Rourkela

After a ten hour train ride, Bijaya and I arrived in Rourkela.  The train ride was interesting, probably because I was very sick on it.  I was surprised how long I slept though, in the top cot hugging my backpack.  Tuesday morning, I toured the hospital in Rourkela.  I visited the nursery and the pediatric intensive care unit where I saw many “very underweight” infants.  One child, born at just 26 weeks, was under the care of 2 nurses, 24/7, who were trying to keep the baby’s circulation going by massaging him.

After the tour, I attended a program for International Women’s Day.  It was amazing seeing all these young girls on stage performing. The girls kept coming up to me and calling me older sister and shaking my hand.  It was really sweet. That night, Bijaya and I walked to the park/zoo where every night they have a fountain show with lights to music.  I forgot my camera, but it was entertaining. The guest room I stayed in was big enough to sleep at least 8 people with 4 parts to the room.

The next day, we went out into the field.  There were 6 field workers and they were all so great.  The first day is always a learning experience.  They are trained on how to ask the questions, how to take measurements, etc.  I didn’t think I could get attached to people in such a short amount of time, but they were the nicest and most efficient people, and I am very grateful I had the chance to meet and work with them.  That night, some friends from the hospital took me to a mountain where we climbed to the top. The mountain divides the city in half.  Industries are located on one side and people live on the other side so to keep the pollution from the steel plants away from living areas; however, people still live on the side where the pollution is.  At the top of the mountain, there were two temples-one I was able to enter.  The next night, we went on the other side of the mountain where another temple was.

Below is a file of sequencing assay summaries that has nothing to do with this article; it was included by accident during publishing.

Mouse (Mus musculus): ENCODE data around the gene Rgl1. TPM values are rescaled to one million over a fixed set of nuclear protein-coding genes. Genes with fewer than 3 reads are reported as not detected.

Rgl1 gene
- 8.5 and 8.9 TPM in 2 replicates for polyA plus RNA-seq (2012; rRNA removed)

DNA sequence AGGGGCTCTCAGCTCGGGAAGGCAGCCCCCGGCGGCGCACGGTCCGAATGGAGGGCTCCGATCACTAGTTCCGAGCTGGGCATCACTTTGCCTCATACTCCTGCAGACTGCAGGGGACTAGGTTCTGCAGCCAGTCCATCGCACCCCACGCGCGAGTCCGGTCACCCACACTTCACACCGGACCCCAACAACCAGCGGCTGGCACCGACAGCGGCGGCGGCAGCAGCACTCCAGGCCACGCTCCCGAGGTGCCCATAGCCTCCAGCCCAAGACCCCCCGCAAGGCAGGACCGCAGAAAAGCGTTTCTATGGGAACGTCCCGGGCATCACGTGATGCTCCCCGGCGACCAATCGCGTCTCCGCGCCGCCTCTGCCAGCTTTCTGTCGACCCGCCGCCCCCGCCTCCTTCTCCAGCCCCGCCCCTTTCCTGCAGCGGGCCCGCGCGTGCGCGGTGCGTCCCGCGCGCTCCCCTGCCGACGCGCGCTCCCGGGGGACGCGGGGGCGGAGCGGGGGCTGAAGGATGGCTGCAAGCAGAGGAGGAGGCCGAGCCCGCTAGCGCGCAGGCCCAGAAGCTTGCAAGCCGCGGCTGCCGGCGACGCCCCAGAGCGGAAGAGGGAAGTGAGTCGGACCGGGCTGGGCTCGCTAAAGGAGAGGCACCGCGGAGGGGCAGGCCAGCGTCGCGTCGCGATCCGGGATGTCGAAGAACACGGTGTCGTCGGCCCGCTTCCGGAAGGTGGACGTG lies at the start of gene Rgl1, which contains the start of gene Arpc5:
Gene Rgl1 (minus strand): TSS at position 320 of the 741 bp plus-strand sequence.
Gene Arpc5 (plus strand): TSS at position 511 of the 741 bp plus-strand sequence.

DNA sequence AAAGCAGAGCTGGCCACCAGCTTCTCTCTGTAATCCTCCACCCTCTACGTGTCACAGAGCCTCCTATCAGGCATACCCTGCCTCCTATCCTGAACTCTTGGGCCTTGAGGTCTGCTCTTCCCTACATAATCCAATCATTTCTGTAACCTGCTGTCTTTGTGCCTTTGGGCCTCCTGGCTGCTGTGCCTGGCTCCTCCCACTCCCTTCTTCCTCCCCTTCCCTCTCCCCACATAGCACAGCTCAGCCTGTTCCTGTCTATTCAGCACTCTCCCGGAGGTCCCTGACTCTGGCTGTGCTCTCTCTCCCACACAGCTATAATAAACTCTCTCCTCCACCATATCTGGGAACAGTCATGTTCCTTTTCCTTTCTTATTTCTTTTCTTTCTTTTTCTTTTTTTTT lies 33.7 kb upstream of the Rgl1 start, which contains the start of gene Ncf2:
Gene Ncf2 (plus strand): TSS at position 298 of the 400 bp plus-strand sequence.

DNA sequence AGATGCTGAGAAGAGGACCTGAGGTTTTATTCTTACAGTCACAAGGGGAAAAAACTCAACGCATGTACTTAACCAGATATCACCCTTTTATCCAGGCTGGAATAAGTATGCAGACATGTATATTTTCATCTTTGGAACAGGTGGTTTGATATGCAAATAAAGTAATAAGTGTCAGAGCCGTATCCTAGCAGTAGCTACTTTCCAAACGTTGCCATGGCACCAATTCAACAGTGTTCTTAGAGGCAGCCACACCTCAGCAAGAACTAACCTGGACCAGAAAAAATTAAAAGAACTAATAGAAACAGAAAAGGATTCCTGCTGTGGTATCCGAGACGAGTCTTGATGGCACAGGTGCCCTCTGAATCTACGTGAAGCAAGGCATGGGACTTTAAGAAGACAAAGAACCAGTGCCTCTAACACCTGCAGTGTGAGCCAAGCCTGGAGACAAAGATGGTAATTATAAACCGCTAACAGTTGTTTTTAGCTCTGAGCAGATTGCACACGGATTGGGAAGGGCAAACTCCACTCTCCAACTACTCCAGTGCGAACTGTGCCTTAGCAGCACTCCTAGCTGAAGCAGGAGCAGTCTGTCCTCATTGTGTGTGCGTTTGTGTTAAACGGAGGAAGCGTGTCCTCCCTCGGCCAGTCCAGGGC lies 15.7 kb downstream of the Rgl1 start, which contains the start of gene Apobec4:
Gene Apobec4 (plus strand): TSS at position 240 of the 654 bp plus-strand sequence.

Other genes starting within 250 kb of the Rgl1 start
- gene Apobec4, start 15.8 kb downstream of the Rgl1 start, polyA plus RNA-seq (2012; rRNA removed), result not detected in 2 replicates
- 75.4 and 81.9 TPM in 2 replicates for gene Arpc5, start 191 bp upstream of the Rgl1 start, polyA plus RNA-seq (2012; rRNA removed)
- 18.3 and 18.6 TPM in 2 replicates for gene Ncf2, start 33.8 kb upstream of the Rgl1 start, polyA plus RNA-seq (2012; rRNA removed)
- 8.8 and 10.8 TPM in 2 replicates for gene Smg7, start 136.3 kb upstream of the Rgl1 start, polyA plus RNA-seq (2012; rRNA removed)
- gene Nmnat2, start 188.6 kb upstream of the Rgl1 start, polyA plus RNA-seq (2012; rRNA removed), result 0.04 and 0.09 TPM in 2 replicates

Thursday and Friday were holidays and I was told I could not go out into the field on Thursday as they were afraid people would color me.  The holiday they celebrate is called Holi, festival of colors, where they celebrate spring by coloring each other with a powder like substance.  I played Friday when Dr. Satpathy from Rourkela took me out and about, and I became covered in colors!  Though I hate having my face touched, it was a lot of fun :) I was told the powder would easily come off, but it stained my clothes and would not come out of my hair for days!  But it was great seeing everyone hugging, telling each other Happy Holi, and tackling each other with colors. And then Dr. Satpathy and Mrs. Satpathy took me out to lunch. They were such a nice couple and Dr. Satpathy was very helpful throughout the week.

Saturday through Monday, I had the opportunity to go out into the field.  I saw three different districts of the tribal people.  Monday afternoon, I visited a primary school where Mrs. Satpahty works.  Students were not in session, but I had the chance to speak with 8 teachers, all women, who were extremely nice.

Tuesday, I attended a mother’s meeting out in the village.  Before that, I went to a tribal market.  It reminded me a lot of Guinea, but a lot cleaner. The mother’s meeting was interesting.  They talked about how they thought the probiotic study impacted their community, families, and children. After the meeting, I went to the JSS which is an institute of people’ education.  They offer over 75 types of practice oriented vocational and technical courses.

I only have 4 more nights in Bhubaneswar before I leave for Mumbai. I can’t believe how fast the time has gone by and all the amazing work that was completed by the field workers and everyone involved.


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